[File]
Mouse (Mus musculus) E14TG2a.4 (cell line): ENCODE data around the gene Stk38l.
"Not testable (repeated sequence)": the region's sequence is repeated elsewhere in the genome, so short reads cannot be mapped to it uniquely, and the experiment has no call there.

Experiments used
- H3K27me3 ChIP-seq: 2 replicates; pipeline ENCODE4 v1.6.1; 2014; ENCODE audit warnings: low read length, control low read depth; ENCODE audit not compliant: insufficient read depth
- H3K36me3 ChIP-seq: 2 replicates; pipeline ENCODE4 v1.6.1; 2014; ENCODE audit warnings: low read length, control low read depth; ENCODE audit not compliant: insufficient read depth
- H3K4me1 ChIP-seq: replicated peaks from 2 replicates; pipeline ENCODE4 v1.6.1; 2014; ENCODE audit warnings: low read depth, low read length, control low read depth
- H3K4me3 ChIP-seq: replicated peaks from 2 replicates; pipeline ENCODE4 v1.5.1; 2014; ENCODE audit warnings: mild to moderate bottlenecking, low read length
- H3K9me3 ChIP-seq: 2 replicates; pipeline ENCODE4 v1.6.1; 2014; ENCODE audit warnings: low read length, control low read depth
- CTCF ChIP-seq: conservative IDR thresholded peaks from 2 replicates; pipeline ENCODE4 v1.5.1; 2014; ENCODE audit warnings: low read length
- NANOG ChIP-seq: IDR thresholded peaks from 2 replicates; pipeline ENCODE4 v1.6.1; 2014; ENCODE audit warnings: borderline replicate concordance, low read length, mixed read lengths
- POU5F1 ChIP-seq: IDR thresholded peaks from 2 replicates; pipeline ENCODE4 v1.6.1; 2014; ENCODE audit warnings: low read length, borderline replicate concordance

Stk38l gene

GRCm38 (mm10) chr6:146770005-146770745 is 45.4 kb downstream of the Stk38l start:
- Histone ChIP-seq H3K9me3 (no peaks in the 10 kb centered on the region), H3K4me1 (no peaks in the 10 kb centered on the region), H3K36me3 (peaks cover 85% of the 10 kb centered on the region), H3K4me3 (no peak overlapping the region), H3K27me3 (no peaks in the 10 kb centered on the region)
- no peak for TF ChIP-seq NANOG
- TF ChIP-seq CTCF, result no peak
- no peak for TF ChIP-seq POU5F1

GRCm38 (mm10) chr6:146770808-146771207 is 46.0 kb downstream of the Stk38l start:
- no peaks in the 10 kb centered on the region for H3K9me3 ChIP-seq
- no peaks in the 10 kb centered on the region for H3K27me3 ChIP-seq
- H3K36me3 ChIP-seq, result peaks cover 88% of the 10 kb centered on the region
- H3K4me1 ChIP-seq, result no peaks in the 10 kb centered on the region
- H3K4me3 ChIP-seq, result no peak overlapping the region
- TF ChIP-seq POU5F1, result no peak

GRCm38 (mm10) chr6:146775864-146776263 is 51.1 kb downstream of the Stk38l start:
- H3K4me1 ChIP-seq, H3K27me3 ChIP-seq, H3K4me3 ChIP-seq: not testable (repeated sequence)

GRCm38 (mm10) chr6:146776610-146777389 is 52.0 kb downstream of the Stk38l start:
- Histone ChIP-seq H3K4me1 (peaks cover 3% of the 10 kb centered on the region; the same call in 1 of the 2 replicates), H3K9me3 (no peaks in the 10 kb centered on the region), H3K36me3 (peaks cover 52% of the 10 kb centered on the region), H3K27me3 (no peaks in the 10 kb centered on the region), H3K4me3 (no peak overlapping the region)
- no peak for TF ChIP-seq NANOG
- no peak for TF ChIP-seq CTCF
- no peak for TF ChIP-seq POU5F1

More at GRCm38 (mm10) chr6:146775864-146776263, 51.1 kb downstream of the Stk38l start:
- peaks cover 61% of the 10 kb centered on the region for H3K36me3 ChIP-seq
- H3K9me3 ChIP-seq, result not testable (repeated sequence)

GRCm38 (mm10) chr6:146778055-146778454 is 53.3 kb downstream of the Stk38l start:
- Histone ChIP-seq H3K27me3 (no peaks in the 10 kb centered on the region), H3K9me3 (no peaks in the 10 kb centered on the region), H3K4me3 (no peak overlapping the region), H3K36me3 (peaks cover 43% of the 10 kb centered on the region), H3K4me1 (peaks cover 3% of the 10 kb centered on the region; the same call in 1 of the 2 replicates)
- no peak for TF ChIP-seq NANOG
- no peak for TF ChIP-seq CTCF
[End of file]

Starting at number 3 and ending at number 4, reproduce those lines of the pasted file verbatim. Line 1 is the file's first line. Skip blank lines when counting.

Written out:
Experiments used
- H3K27me3 ChIP-seq: 2 replicates; pipeline ENCODE4 v1.6.1; 2014; ENCODE audit warnings: low read length, control low read depth; ENCODE audit not compliant: insufficient read depth